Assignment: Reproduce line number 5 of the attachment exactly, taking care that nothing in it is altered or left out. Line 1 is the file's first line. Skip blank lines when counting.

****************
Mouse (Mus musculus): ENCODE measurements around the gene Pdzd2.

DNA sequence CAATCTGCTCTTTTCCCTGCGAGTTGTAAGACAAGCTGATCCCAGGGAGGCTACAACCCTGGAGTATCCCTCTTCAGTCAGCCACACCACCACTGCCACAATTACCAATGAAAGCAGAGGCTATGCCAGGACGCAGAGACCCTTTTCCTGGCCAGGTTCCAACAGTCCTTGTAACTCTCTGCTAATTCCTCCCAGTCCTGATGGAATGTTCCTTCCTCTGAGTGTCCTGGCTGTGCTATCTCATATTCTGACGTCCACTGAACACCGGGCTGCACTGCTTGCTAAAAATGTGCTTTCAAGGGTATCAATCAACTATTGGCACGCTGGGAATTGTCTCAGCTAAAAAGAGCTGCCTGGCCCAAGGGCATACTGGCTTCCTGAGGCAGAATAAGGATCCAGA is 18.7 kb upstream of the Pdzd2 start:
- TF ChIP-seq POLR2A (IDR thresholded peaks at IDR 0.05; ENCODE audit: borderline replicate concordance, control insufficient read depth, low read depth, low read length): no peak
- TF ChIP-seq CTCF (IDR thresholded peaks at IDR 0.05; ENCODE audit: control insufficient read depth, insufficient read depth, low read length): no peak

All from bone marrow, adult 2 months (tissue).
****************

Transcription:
All from bone marrow, adult 2 months (tissue).